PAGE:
Did your near brush with death change you in any way? 

 

I’d definitely say so. Specifically, with my profession in the military, it gave me a sense of what the cost of war is and the gravity of military service. What gives legitimacy to what we do is based on my ability to do my job right and execute it in the proper way. It can be the defense between a life needlessly lost versus one saved. I had the opportunity to meet the gentleman who was actually launching those Tomahawks from Italy. He apologized to me, but I thanked him. He is the reason I’m alive today because he did his job properly that day. It definitely keeps me grounded and aware of what it means to be professionally armed. 

 

Do you feel any conflict serving in the Navy, given your experience of being in a war fueled by the American armed forces?

 

I strongly believe in what the USA has done as a country since World War II, ushering an era of unprecedented prosperity in human history. I was obviously the recipient of the pointy end of the spear when I was younger. I was in the bombing, but due to the professionalism of the military and its focus on value and ethics, I wasn’t a casualty of war. I survived. I then had the opportunity to come to the US, where I was given the best education possible, and it changed the trajectory of my life to one where I could serve in the American military. Who knows what would have happened if I didn’t make it to the United States?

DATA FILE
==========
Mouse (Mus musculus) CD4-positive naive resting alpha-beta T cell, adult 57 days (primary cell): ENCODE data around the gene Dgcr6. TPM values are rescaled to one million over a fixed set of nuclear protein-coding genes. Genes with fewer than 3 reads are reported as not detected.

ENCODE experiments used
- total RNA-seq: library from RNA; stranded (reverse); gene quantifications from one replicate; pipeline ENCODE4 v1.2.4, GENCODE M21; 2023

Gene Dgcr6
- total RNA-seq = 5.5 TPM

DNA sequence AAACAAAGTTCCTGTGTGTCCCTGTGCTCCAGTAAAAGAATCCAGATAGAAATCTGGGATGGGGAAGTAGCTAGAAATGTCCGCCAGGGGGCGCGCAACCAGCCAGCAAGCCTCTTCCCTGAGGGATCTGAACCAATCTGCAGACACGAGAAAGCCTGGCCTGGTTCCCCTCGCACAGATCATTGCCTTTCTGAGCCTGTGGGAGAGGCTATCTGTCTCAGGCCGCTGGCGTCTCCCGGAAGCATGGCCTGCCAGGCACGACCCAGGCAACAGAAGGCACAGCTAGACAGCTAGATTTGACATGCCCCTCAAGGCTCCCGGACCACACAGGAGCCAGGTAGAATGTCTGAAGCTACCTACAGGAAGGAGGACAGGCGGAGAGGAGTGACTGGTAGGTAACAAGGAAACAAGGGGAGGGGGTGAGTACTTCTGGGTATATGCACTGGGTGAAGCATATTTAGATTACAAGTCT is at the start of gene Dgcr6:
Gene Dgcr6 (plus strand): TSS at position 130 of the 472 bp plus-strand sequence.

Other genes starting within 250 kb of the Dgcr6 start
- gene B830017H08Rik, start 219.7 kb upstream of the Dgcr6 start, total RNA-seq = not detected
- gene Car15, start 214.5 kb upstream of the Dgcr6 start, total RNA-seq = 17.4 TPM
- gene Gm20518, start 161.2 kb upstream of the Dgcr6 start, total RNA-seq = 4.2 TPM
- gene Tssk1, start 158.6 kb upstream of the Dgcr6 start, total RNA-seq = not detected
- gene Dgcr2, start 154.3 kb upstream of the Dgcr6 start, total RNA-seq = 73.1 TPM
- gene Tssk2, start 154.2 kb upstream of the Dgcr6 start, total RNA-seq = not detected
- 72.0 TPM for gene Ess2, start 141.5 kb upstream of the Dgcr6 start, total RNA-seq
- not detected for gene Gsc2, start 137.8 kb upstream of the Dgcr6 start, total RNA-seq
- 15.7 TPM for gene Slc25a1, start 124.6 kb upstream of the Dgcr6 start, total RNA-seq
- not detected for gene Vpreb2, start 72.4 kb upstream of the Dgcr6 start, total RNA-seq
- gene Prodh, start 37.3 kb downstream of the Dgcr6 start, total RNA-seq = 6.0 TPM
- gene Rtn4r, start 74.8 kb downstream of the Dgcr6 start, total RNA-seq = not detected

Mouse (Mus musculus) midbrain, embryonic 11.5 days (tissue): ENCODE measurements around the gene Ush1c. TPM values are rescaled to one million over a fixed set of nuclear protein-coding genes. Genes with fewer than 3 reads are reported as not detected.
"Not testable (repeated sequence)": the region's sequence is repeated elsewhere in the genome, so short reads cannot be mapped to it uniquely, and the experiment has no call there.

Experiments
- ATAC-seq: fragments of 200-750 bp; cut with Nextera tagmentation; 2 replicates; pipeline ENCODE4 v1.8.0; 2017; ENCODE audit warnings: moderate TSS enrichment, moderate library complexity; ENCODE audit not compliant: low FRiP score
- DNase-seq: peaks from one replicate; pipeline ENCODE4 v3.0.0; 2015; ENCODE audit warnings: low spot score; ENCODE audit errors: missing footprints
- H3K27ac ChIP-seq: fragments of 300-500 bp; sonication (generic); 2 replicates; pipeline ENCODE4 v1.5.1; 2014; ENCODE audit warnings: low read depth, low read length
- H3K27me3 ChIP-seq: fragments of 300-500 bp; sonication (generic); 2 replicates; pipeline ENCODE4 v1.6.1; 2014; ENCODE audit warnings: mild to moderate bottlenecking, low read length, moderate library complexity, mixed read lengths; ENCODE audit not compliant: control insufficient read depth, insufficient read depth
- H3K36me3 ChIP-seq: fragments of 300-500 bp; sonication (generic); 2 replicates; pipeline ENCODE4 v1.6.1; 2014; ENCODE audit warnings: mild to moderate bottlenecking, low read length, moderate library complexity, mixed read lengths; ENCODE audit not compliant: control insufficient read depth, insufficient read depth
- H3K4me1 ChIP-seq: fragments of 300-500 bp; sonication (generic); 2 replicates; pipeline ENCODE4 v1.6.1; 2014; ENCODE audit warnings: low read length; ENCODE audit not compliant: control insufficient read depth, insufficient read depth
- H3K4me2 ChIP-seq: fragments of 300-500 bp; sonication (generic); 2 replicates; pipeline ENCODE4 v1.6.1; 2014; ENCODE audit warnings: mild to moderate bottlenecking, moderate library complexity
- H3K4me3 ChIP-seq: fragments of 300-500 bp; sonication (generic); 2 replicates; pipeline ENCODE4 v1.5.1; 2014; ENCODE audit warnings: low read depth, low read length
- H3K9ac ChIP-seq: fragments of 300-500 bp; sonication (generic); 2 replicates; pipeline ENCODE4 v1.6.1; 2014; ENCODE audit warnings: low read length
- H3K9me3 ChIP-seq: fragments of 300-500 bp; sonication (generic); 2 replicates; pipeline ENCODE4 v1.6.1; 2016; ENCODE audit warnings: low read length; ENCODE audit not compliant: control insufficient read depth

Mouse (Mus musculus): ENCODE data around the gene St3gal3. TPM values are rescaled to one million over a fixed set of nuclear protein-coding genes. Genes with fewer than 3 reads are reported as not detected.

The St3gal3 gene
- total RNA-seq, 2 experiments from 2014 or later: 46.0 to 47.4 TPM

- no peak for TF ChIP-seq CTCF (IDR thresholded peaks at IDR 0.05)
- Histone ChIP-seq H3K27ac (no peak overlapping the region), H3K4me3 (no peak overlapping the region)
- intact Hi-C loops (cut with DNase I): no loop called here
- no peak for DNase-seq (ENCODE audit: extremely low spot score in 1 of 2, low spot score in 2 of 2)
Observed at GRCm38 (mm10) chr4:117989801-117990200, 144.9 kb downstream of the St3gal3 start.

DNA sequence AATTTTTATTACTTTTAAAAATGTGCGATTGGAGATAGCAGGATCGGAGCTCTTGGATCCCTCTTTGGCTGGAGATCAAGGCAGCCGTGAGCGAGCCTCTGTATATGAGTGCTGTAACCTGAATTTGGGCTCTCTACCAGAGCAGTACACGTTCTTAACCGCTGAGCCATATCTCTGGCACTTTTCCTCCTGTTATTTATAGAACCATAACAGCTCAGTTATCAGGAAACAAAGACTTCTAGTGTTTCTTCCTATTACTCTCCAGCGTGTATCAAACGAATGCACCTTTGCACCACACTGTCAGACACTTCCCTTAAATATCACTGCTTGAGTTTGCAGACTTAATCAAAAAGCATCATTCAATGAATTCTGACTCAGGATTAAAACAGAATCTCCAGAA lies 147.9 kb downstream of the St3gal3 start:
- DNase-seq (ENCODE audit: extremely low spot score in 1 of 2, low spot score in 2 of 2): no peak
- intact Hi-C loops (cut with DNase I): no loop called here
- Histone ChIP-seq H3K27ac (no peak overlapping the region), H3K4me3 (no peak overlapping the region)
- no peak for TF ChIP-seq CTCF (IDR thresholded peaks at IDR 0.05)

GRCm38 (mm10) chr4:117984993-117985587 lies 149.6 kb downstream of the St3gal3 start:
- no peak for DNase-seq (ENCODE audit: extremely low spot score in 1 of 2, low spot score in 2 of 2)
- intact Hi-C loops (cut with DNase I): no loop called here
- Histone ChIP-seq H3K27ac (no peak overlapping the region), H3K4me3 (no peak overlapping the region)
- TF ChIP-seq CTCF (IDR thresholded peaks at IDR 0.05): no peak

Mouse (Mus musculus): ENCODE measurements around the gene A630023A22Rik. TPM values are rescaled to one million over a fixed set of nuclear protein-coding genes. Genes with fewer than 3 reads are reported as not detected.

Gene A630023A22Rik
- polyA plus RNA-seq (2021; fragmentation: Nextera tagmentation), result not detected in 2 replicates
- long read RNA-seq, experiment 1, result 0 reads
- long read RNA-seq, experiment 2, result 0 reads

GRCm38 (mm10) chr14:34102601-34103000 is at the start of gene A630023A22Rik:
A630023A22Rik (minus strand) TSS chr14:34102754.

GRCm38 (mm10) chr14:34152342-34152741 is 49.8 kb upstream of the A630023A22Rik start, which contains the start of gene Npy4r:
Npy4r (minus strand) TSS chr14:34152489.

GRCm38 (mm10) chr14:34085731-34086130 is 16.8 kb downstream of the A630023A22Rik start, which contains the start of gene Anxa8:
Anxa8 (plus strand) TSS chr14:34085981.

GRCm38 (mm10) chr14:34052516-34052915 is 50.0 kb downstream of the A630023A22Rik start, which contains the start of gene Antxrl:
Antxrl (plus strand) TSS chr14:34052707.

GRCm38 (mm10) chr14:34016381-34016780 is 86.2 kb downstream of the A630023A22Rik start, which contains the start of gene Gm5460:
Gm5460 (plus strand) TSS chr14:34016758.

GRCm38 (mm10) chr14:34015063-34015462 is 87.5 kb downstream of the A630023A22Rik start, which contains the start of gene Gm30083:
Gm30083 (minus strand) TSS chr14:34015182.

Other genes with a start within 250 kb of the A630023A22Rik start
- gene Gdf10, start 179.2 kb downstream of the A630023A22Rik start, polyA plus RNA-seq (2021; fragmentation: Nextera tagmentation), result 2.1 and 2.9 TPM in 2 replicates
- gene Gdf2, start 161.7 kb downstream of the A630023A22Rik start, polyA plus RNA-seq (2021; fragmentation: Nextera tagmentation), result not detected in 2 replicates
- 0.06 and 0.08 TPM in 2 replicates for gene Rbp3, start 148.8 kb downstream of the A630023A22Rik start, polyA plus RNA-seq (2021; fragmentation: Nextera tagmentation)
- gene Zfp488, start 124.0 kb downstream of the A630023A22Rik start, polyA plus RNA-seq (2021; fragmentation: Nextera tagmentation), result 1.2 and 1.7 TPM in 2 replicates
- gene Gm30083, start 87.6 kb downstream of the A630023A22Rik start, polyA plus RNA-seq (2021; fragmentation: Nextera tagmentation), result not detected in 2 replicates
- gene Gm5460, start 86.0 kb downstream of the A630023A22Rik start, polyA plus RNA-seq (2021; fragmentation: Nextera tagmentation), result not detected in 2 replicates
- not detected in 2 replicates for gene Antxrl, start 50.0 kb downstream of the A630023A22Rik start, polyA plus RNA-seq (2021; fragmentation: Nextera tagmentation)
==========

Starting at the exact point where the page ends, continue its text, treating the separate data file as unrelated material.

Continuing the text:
Where do you imagine yourself to be in the next ten years?

 

I see myself in the service. I can tell you I’ll be in a submarine, and I’ll be doing whatever mission the submarine is doing. One mission I find interesting is strategic deterrence. A lot of countries stockpiled lots of nuclear weapons after the Cold War, specifically with the submarine force. We have the ability to deter aggression with our Ohio-class submarines, which are able to go undetected and release payloads. By virtue of how we are able to maintain these assets in complete hiding, we are able to maintain world peace because of how powerful that deterrence is. So, I see myself contributing to that mission of deterrence, and doing my duty as the commander in chief of my submarine.

 

What values did Groton instill in you that you still carry with you today?